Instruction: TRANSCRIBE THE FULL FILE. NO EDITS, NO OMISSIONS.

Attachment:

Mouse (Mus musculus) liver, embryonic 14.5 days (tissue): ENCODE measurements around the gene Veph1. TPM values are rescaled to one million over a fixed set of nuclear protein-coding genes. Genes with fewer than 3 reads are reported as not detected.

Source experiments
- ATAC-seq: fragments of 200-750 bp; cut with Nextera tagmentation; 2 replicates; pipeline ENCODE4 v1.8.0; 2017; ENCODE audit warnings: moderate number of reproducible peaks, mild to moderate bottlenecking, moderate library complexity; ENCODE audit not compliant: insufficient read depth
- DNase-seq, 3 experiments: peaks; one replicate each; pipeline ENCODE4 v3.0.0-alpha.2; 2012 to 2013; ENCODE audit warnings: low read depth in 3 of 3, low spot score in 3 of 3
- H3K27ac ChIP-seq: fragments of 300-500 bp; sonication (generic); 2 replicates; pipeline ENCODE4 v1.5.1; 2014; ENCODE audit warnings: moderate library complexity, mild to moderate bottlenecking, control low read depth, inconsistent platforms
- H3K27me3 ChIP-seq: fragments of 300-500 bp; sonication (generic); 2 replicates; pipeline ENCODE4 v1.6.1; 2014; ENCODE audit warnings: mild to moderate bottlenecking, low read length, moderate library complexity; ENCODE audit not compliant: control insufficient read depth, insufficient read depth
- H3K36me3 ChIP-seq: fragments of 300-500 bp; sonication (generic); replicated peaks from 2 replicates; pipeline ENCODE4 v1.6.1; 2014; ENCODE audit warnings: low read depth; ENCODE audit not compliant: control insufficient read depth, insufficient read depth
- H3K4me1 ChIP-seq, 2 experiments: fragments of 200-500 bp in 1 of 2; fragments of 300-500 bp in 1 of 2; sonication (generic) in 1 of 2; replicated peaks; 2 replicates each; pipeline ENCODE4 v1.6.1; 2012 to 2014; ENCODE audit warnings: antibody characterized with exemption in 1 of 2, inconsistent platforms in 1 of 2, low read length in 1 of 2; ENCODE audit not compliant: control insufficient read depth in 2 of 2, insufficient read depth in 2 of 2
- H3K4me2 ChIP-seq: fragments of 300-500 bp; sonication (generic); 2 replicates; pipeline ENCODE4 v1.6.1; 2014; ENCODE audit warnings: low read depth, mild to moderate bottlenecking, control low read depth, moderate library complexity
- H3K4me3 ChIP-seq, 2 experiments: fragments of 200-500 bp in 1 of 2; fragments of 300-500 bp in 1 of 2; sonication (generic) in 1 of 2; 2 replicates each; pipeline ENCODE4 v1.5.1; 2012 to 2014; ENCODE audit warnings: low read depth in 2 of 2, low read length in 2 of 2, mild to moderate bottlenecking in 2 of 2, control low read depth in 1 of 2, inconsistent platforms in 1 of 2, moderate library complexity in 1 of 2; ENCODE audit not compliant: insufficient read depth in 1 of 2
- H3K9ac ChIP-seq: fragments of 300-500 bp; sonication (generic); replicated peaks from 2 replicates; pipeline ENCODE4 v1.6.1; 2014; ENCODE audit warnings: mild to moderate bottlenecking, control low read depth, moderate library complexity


Mouse (Mus musculus) liver, embryonic 14.5 days (tissue): ENCODE measurements around the gene Veph1. TPM values are rescaled to one million over a fixed set of nuclear protein-coding genes. Genes with fewer than 3 reads are reported as not detected.

Source experiments
- ATAC-seq: fragments of 200-750 bp; cut with Nextera tagmentation; 2 replicates; pipeline ENCODE4 v1.8.0; 2017; ENCODE audit warnings: moderate number of reproducible peaks, mild to moderate bottlenecking, moderate library complexity; ENCODE audit not compliant: insufficient read depth
- DNase-seq, 3 experiments: peaks; one replicate each; pipeline ENCODE4 v3.0.0-alpha.2; 2012 to 2013; ENCODE audit warnings: low read depth in 3 of 3, low spot score in 3 of 3
- H3K27ac ChIP-seq: fragments of 300-500 bp; sonication (generic); 2 replicates; pipeline ENCODE4 v1.5.1; 2014; ENCODE audit warnings: moderate library complexity, mild to moderate bottlenecking, control low read depth, inconsistent platforms
- H3K27me3 ChIP-seq: fragments of 300-500 bp; sonication (generic); 2 replicates; pipeline ENCODE4 v1.6.1; 2014; ENCODE audit warnings: mild to moderate bottlenecking, low read length, moderate library complexity; ENCODE audit not compliant: control insufficient read depth, insufficient read depth
- H3K36me3 ChIP-seq: fragments of 300-500 bp; sonication (generic); replicated peaks from 2 replicates; pipeline ENCODE4 v1.6.1; 2014; ENCODE audit warnings: low read depth; ENCODE audit not compliant: control insufficient read depth, insufficient read depth
- H3K4me1 ChIP-seq, 2 experiments: fragments of 200-500 bp in 1 of 2; fragments of 300-500 bp in 1 of 2; sonication (generic) in 1 of 2; replicated peaks; 2 replicates each; pipeline ENCODE4 v1.6.1; 2012 to 2014; ENCODE audit warnings: antibody characterized with exemption in 1 of 2, inconsistent platforms in 1 of 2, low read length in 1 of 2; ENCODE audit not compliant: control insufficient read depth in 2 of 2, insufficient read depth in 2 of 2
- H3K4me2 ChIP-seq: fragments of 300-500 bp; sonication (generic); 2 replicates; pipeline ENCODE4 v1.6.1; 2014; ENCODE audit warnings: low read depth, mild to moderate bottlenecking, control low read depth, moderate library complexity
- H3K4me3 ChIP-seq, 2 experiments: fragments of 200-500 bp in 1 of 2; fragments of 300-500 bp in 1 of 2; sonication (generic) in 1 of 2; 2 replicates each; pipeline ENCODE4 v1.5.1; 2012 to 2014; ENCODE audit warnings: low read depth in 2 of 2, low read length in 2 of 2, mild to moderate bottlenecking in 2 of 2, control low read depth in 1 of 2, inconsistent platforms in 1 of 2, moderate library complexity in 1 of 2; ENCODE audit not compliant: insufficient read depth in 1 of 2
- H3K9ac ChIP-seq: fragments of 300-500 bp; sonication (generic); replicated peaks from 2 replicates; pipeline ENCODE4 v1.6.1; 2014; ENCODE audit warnings: mild to moderate bottlenecking, control low read depth, moderate library complexity